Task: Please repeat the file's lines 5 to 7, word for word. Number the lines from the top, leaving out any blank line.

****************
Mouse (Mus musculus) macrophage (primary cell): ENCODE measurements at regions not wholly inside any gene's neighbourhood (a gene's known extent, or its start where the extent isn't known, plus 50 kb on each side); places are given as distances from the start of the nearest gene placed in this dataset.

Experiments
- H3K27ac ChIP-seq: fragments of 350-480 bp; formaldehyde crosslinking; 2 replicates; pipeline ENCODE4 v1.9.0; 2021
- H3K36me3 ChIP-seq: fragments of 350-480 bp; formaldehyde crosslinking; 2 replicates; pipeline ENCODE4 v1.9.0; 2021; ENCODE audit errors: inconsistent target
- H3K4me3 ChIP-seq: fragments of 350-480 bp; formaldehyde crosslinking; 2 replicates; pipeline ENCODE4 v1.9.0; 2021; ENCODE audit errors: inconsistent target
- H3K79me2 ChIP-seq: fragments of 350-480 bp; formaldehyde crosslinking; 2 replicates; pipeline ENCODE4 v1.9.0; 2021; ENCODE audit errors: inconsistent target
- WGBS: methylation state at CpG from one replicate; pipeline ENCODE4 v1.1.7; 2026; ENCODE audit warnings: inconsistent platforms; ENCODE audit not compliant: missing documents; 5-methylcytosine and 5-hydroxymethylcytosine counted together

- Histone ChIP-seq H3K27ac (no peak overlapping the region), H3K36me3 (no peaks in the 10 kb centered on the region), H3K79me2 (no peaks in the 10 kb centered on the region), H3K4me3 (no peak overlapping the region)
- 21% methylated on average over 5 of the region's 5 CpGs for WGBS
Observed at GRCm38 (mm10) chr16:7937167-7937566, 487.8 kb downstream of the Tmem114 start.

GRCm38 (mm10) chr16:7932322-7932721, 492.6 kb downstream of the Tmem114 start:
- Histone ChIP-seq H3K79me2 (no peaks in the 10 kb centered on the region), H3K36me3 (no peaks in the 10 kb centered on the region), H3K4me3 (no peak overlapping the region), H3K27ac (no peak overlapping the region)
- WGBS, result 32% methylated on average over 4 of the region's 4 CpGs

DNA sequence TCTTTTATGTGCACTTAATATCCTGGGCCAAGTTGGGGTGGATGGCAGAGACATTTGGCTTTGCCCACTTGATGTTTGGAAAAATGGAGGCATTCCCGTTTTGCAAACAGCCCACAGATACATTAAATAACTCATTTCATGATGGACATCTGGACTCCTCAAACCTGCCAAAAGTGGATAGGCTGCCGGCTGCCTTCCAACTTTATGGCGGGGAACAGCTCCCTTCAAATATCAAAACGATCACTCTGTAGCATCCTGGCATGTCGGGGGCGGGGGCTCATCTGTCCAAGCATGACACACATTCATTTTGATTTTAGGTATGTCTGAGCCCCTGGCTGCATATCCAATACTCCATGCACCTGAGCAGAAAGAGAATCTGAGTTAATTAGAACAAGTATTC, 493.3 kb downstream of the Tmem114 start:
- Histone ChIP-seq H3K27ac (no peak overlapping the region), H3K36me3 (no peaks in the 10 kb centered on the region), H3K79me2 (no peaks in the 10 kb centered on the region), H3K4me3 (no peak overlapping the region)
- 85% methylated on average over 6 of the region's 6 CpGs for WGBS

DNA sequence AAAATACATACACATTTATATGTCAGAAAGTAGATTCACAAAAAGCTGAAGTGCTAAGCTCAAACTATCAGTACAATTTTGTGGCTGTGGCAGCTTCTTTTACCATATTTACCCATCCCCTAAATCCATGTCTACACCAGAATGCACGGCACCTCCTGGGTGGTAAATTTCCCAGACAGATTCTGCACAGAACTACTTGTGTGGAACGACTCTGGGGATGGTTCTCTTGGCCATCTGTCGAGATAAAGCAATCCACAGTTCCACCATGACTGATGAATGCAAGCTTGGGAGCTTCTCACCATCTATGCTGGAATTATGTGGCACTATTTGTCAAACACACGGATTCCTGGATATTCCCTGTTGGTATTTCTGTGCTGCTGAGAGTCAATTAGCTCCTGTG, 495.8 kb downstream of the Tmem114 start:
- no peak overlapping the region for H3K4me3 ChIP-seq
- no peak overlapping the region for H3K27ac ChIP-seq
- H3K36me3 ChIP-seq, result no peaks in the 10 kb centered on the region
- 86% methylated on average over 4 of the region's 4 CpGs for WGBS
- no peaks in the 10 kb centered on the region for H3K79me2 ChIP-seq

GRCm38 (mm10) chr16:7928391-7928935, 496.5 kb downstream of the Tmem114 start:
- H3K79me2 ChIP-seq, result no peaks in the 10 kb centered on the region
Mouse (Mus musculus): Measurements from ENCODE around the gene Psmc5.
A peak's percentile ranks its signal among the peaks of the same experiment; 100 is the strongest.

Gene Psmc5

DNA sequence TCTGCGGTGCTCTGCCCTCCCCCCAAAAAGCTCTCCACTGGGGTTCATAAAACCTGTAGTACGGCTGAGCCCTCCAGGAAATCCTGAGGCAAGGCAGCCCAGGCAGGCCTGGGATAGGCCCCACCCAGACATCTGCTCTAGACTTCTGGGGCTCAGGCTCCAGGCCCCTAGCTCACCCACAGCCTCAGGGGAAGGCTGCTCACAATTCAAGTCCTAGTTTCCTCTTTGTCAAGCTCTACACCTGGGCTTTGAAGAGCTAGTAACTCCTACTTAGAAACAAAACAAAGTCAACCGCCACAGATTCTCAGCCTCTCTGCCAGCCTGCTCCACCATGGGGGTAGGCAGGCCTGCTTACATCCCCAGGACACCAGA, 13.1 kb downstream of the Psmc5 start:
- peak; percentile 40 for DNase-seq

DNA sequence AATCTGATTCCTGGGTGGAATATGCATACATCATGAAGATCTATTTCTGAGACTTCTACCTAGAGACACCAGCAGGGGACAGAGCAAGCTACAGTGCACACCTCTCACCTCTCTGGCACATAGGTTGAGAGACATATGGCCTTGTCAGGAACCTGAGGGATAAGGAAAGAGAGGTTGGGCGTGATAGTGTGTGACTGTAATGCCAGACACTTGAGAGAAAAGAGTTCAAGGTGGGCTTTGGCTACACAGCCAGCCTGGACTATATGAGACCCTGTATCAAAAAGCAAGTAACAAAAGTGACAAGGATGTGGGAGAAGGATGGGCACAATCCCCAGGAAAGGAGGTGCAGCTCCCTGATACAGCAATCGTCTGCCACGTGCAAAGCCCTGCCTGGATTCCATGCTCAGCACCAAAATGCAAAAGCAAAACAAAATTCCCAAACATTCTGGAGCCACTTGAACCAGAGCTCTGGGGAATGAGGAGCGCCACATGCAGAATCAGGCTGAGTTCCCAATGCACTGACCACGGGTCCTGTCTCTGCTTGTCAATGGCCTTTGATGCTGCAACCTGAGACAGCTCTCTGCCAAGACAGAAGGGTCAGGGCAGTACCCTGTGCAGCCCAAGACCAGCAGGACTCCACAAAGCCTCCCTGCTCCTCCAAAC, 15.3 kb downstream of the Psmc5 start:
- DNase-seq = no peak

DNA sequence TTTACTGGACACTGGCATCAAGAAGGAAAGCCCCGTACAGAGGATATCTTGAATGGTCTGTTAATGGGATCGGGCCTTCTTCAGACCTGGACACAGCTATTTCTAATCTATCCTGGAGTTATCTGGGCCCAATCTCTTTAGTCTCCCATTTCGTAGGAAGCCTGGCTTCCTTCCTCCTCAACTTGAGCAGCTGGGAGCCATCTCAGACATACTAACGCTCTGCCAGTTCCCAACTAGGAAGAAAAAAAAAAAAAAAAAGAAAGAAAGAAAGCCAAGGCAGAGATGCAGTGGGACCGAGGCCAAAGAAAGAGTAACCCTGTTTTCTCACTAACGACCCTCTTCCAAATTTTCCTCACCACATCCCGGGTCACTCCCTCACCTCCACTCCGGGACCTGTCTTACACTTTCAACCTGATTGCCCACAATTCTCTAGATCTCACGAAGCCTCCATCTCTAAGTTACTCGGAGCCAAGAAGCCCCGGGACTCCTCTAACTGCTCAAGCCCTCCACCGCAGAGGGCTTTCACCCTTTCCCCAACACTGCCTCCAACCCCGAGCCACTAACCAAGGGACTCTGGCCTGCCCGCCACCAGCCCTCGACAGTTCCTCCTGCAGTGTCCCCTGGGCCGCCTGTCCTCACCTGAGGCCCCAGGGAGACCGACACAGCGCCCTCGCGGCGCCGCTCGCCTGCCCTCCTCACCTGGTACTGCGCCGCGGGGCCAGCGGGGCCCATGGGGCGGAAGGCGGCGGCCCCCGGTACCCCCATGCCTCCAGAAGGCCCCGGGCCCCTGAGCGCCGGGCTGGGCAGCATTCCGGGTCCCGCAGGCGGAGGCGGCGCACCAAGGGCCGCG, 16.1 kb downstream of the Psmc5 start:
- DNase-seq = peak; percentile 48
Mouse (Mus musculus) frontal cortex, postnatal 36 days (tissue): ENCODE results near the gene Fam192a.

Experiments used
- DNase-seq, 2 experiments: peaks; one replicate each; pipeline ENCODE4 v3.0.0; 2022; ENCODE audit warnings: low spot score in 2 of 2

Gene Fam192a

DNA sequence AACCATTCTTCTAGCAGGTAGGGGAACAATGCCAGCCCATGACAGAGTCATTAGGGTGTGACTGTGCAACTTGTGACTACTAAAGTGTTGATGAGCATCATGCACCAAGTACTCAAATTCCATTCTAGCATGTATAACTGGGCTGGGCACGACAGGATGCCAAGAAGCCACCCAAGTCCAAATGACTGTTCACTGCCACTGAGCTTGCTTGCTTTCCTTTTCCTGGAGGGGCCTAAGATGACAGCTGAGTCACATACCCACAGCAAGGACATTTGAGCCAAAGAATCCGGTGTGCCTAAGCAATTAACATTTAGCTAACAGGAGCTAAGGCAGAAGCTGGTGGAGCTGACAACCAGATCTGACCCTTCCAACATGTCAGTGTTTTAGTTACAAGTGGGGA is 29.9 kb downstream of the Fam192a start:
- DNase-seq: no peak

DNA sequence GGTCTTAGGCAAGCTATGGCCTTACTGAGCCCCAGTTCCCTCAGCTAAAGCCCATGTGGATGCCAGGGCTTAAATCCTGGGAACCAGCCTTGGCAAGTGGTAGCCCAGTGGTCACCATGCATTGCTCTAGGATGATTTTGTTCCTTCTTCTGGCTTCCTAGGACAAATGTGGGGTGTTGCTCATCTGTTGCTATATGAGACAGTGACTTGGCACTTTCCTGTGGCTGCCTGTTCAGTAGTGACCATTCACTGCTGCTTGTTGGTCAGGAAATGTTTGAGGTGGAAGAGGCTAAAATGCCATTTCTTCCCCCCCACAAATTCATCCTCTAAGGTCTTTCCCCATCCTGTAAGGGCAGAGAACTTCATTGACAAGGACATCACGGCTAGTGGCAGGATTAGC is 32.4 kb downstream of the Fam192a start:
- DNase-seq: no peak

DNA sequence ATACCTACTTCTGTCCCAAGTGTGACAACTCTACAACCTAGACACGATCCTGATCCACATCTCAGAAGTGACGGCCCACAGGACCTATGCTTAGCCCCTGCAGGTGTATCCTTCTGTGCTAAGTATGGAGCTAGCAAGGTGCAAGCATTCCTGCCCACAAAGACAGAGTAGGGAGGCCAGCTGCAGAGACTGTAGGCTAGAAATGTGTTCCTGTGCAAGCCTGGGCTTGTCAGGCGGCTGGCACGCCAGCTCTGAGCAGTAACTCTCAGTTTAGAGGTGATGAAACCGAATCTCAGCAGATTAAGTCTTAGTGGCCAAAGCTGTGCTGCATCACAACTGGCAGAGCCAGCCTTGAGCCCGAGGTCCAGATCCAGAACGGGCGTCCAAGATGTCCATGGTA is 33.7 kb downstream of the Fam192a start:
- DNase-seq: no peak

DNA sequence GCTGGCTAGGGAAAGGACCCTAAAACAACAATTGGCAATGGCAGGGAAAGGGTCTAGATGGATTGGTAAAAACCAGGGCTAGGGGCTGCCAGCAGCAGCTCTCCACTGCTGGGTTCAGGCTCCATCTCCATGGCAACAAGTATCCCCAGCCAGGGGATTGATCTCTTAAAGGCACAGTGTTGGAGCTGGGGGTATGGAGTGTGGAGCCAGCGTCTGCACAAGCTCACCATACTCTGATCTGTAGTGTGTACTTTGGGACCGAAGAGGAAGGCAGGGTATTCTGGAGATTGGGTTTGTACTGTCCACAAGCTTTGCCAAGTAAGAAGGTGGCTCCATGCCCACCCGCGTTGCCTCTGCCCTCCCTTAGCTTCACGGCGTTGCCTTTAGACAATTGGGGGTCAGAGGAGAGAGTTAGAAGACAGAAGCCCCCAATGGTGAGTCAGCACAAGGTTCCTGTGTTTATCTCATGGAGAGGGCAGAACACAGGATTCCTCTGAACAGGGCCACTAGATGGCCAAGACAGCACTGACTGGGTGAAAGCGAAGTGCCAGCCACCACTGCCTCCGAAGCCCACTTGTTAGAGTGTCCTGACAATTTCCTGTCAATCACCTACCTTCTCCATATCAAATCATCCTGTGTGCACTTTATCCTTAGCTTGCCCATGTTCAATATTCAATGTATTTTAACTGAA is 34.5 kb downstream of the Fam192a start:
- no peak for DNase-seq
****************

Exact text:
- H3K4me3 ChIP-seq: fragments of 350-480 bp; formaldehyde crosslinking; 2 replicates; pipeline ENCODE4 v1.9.0; 2021; ENCODE audit errors: inconsistent target
- H3K79me2 ChIP-seq: fragments of 350-480 bp; formaldehyde crosslinking; 2 replicates; pipeline ENCODE4 v1.9.0; 2021; ENCODE audit errors: inconsistent target
- WGBS: methylation state at CpG from one replicate; pipeline ENCODE4 v1.1.7; 2026; ENCODE audit warnings: inconsistent platforms; ENCODE audit not compliant: missing documents; 5-methylcytosine and 5-hydroxymethylcytosine counted together